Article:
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Nutritional research continues to uncover some fascinating clues as to why certain foods can help our brains to function better.

Eggs are great sources of lean protein and they also contain extremely valuable micronutrients of particular value to our eyes and brain. New research has shown that choline, a substance found in eggs, soy, wheat germ, chicken and beef liver is directly involved in the process of our attention and long-term memory and in addition helps to modulate these processes as well.

The scientists undertook two experiments.

The first was to examine the effect of choline on the memory processes of unborn rat offspring. Pregnant rats were either fed a choline enriched diet, a choline deficient diet or a standard diet. The offspring, once mature then underwent tests of memory retention and those whose mothers had had the choline enriched food did better.

In the second experiment one group of adults rats were fed a choline enriched diet and one had no choline intake. After 12 weeks those rats which had received the choline enriched diet were shown to have superior attention skills.

So what does this mean for us as humans?

This information builds on previous information gleaned from previous research. Studies from Stanford in 2010 revealed that low choline levels in pregnant women increased the risk of brain and spinal cord defects in the newborn.

Choline supplements have also been shown in humans to assist in lowering cortisol regulating genes by an epigenetic effect, which leads to lower lifetime risk of stress related illness. This is important because it is known that the stress levels experienced by women in pregnancy has an effect on their child’s resilience to stress over their lives.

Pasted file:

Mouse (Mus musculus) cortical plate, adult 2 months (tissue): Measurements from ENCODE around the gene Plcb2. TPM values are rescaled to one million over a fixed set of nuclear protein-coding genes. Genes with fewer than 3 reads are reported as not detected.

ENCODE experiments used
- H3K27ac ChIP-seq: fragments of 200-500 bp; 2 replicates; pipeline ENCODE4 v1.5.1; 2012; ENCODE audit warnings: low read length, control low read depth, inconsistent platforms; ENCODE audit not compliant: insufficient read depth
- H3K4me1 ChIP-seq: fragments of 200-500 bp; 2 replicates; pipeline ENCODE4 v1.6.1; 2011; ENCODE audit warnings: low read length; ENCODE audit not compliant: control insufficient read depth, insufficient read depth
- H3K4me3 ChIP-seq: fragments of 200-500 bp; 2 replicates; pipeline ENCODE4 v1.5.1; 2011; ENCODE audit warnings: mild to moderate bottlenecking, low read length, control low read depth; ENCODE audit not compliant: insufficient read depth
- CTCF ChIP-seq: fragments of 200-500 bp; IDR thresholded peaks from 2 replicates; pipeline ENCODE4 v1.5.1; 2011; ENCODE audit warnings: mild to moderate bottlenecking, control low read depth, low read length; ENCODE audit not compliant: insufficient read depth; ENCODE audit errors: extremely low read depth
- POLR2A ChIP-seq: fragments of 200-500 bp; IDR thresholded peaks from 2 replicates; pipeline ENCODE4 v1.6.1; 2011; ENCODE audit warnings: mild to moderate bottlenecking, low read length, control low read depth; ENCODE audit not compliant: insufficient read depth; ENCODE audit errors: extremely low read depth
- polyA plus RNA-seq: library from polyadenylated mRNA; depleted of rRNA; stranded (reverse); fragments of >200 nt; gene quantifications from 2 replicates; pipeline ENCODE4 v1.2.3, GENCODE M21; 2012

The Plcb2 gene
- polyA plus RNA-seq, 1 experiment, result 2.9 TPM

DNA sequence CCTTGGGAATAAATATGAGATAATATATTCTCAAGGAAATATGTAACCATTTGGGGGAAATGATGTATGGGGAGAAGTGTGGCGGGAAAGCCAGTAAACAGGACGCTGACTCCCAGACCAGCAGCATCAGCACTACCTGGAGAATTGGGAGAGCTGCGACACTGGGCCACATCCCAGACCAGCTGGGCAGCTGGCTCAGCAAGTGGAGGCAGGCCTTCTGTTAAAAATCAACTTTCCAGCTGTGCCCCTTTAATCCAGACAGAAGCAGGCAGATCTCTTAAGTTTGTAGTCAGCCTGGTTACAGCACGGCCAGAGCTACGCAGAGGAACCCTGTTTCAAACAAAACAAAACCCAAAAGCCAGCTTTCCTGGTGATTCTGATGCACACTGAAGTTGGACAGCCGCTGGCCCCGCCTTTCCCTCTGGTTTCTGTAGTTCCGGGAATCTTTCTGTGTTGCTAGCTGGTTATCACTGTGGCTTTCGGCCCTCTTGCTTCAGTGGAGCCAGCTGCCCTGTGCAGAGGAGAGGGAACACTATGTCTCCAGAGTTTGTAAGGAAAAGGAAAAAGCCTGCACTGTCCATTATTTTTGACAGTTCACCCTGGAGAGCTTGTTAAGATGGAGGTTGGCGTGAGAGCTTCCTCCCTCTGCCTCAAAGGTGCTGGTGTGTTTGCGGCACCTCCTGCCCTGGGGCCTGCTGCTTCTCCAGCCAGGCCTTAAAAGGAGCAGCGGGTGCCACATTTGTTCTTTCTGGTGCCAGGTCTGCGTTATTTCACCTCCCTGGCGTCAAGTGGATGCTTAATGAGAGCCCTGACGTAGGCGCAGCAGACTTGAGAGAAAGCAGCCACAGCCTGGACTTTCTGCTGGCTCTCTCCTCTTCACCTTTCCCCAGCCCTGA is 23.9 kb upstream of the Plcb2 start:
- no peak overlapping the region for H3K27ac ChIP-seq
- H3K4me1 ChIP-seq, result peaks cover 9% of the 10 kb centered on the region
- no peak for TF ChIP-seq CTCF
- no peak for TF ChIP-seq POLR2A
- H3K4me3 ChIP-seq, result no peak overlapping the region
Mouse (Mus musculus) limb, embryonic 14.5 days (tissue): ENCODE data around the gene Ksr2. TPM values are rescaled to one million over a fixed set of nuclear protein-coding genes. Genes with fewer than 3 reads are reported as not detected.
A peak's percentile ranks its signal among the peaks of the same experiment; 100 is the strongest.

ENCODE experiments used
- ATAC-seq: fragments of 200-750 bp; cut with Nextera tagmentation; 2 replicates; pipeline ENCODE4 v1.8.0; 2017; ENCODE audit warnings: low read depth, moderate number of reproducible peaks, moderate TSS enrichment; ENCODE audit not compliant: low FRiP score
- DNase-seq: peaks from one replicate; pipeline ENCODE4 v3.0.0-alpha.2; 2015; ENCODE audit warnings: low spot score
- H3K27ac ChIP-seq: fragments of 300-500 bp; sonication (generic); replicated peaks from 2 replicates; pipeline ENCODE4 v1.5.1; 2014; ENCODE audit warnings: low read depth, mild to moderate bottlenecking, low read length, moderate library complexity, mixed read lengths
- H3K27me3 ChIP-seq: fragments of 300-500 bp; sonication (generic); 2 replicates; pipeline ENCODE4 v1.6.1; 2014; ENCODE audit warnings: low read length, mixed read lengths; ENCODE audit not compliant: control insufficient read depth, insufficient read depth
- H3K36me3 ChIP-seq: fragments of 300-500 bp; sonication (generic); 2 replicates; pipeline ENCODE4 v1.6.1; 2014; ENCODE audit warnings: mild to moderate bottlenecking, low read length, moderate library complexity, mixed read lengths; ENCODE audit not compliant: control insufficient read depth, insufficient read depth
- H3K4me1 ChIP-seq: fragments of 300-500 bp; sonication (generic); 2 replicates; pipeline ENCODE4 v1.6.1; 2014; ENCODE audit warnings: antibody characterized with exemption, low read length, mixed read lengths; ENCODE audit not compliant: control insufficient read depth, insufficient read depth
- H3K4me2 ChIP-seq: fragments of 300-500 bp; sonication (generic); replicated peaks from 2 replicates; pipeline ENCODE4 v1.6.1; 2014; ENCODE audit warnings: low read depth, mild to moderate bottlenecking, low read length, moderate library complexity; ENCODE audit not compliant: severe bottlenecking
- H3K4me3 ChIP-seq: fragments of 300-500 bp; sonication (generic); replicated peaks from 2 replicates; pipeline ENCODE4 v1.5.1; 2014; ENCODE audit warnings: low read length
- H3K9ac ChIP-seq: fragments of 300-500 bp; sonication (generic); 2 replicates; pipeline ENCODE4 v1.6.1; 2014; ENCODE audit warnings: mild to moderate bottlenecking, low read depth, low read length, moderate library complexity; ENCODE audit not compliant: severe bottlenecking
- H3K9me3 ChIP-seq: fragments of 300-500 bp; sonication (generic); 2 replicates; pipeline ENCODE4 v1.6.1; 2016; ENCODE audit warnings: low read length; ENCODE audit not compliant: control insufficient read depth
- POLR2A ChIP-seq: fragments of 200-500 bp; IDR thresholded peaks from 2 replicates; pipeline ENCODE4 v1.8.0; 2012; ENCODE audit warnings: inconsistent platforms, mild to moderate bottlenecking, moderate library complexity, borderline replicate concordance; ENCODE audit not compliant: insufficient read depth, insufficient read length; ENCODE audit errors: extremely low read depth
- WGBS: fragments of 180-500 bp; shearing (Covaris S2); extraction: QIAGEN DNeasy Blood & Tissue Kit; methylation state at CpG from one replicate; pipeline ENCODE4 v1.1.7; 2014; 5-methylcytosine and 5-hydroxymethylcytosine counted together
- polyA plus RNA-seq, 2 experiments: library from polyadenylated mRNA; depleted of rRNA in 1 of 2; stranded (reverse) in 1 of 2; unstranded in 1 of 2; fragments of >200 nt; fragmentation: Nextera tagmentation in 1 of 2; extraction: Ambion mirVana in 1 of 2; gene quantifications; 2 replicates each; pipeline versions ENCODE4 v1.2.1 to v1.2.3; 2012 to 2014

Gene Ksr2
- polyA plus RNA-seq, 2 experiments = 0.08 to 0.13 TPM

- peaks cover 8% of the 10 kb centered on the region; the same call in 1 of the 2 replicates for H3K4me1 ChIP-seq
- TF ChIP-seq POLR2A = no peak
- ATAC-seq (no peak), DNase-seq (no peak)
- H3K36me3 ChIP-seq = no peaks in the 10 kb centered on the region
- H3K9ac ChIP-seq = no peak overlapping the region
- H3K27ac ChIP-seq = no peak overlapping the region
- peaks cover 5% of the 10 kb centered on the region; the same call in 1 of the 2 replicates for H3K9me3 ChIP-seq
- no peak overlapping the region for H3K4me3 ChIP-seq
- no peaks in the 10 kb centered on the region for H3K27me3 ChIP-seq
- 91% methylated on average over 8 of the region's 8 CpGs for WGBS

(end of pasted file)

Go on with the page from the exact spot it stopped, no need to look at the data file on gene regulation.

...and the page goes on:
Other research published in early 2013 found that choline supplementation in pregnancy lowers an infant’s risk of developing schizophrenic type illness.

It appears that choline, has a number of benefits in diminishing the risks associated with developing a number of chronic medical conditions ranging from liver disease, depression and memory loss, Alzheimer’s and other forms of dementia and certain types of seizures.

Meanwhile I’d say it’s time to get cracking and ensure you are including eggs or other sources of choline in your diet on a regular basis. Your brain will doubtless thank you for it.


University of Granada (2013, July 11). Vitamin B: Choline intake improves memory and attention-holding capacity http://canal.ugr.es/health-science-and-technology/item/66600

Stanford University School of Medicine (2009, August 17). Low Choline Levels In Pregnant Women Raise Babies’ Risk For Brain And Spinal-cord Defects, Study Shows. ScienceDaily. Retrieved July 14, 2013, from http://www.sciencedaily.com /releases/2009/08/090816220424.htm

X. Jiang, J. Yan, A. A. West, C. A. Perry, O. V. Malysheva, S. Devapatla, E. Pressman, F. Vermeylen, M. A. Caudill. Maternal choline intake alters the epigenetic state of fetal cortisol-regulating genes in humans. The FASEB Journal, 2012; 26 (8): 3563 DOI: 10.1096/fj.12-207894

Randal G. Ross et al. Perinatal Choline Effects on Neonatal Pathophysiology Related to Later Schizophrenia Risk. American Journal of Psychiatry, 2013; DOI: 10.1176/appi.ajp.2012.12070940


Dr Jenny Brockis

Dr Jenny Brockis is a medical practitioner and internationally board-certified lifestyle medicine physician, workplace health and wellbeing consultant, keynote speaker and best-selling author. You can now pre-order her new book ‘The Natural Advantage’ due for publication in October 2024.

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